Plenty of women have been crazy about gin. Dorothy Parker and the Queen Mother, for example, come immediately to mind. Dorothy, because of her famous quote about four martinis putting her “under the host.”  The Queen Mum because of her possibly apocryphal instruction to her coterie of male attendants: “Would one you old queens bring this old queen a large gin and tonic?” And then of course, there is the ever-reliable Mae West: “Let’s get you out of those wet clothes and into a dry martini.”

But the subject today is men and gin, preferably in the form of a martini. Few things make a man more elegant than having one in hand. A case in point: the Slim Aarons photograph of Clark Gable, Van Heflin, Gary Cooper, and Jimmy Stewart at Romanoff’s on New Year’s Eve 1957. They are all in white tie, they are all cracking up, they all exude a masculinity and a coolness that is utterly breathtaking. Gary Cooper is holding what looks like a straight-up martini. It may well have been champagne, but I’m sticking with gin. Anyway, all four of those guys spent a lot of time in Chase’s, the much lamented Hollywood landmark that closed in 1995.

Chase’s was famous for its chili (Liz Taylor had several quarts flown to the set of “Cleopatra”) and a martini called “Pepe’s Flame of Love.” Created by Chasen’s bartender Pepe Ruiz, it was made with Stolichnaya vodka, sherry instead of vermouth, and orange peel rather than lemon. It was allegedly made for Dean Martin, another extra cool fellow, after he complained that he was bored with regular martinis. I can attest that it is excellent.

In today’s Fetch Bar column, our intrepid correspondent Brooks Reitz writes of the perfection that is on offer from the Connaught Hotel’s martini cart. I agree with Brooks that some of the finest martinis in the world are made in London hotel bars, usually by Italian bartenders. I am partial to the bar at Duke’s, where bar manager Alessandro Palazzi starts with a frozen glass and garnishes the finished product with either the peel of an Amalfi lemon or olives from Puglia. James Bond creator Ian Fleming drank at Duke’s, he is said to have written part of “Casino Royale” there. But you should ignore the awful Fleming 89, made with vodka infused with Tonka beans and chocolate bitters, in favor of Bond’s own favorite, a martini he named the Vesper after the novel’s gorgeous female lead, Vesper Lynd.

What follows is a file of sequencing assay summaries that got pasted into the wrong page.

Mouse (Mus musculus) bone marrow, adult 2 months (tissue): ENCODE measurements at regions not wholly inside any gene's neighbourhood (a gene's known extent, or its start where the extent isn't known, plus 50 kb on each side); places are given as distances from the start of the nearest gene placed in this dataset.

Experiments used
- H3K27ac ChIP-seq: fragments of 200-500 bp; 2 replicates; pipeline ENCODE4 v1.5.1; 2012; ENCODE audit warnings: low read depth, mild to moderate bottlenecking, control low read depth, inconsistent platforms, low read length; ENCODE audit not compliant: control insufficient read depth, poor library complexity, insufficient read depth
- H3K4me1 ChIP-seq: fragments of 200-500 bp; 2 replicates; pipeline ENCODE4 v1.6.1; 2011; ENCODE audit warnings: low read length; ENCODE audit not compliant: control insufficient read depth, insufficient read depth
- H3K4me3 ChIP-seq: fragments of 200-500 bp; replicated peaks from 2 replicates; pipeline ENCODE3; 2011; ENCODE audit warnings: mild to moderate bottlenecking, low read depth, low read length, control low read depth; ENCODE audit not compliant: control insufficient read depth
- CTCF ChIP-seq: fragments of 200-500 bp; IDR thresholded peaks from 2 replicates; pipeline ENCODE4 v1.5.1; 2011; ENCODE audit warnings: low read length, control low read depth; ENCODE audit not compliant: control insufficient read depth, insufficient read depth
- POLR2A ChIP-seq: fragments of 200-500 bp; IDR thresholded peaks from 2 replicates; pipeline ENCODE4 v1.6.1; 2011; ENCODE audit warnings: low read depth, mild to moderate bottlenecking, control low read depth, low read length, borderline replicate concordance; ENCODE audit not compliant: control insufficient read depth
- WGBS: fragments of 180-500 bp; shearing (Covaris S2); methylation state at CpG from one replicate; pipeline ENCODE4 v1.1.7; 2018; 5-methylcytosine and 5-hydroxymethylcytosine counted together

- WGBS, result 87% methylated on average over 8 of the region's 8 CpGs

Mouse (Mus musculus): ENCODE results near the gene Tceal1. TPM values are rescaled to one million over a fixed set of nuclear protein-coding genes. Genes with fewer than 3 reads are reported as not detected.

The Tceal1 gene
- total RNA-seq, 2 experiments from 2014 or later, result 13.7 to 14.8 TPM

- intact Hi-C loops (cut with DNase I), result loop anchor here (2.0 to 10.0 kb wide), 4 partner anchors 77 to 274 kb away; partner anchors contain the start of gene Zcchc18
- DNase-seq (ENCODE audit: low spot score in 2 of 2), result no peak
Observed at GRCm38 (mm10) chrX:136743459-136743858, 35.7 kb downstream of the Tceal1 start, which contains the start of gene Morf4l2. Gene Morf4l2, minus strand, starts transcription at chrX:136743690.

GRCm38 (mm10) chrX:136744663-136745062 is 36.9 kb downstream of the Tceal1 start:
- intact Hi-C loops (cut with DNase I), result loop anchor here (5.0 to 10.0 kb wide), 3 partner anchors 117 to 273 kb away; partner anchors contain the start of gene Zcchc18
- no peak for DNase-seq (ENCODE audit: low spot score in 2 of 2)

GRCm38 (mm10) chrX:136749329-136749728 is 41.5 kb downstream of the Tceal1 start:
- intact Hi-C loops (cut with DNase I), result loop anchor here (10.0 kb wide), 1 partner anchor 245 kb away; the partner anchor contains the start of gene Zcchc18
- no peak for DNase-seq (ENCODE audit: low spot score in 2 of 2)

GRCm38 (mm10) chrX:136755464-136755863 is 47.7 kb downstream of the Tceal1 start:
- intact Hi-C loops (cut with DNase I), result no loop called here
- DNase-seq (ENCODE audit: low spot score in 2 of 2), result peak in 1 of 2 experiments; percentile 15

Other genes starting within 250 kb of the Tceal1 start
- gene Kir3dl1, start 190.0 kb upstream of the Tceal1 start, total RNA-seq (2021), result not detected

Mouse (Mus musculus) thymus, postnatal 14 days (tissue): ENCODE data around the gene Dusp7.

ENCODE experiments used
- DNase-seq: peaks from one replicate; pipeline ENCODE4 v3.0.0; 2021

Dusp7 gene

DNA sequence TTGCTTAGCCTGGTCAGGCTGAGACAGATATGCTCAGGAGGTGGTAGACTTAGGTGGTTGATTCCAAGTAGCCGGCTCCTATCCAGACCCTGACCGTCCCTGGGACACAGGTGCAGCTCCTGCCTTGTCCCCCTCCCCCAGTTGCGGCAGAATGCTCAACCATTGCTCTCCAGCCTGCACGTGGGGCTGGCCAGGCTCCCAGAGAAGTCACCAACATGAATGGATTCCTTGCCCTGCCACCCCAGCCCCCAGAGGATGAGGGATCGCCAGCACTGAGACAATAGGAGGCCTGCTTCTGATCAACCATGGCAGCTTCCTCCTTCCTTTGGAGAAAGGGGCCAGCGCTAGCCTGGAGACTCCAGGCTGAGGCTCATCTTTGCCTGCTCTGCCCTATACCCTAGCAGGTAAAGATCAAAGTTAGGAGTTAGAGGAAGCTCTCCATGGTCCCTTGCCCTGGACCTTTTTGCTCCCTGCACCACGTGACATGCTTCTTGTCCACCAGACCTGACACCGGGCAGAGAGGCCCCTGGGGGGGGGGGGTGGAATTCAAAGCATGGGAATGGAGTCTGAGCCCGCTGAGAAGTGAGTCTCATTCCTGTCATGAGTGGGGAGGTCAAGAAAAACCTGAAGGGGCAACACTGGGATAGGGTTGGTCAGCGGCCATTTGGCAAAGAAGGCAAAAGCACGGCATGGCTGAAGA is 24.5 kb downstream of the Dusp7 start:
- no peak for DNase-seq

The Vesper is served, according to Bond’s instructions to the bar man in Casino Royale, in a deep champagne goblet,(which means that my boy Gary Cooper could indeed have been drinking one), and is made with “three measures of Gordon’s, one of vodka, half a measure of Kina Lillet. It is then shaken very well until it’s ice-cold and garnished with a large thin slice of lemon peel.”

My father is partial to Gordon’s, but in a plain old fairly wet martini garnished with an onion, which technically makes it a Gibson. He is also partial to other martini drinkers. So it was that when he spied Bill Blass in the bar at the Jockey Club in Washington, D.C. with a straight-up martini happily in hand, he introduced himself and they became fast friends. On the face of it, they were an unlikely pair: a world-famous dress designer and a businessman and politico from the Mississippi Delta. But Blass was at least as cool as Gary Cooper and Clarke Reed could easily have held his own with that bunch at Romanoff’s. Because they both knew/know how to hold their gin, in every sense of the word.

About Julia Reed

Julia Reed is a columnist at Garden & Gun magazine and a contributing editor at Elle Décor. She also contributes to The Wall Street Journal, Architectural Digest, and The New York Times, and makes frequent appearances on MSNBC. She is the author of five books, including But Mama Always Put Vodka in the Sangria, Adventures in Eating, Drinking and Making Merry and One Man’s Folly, The Exceptional Houses of Furlow Gatewood.

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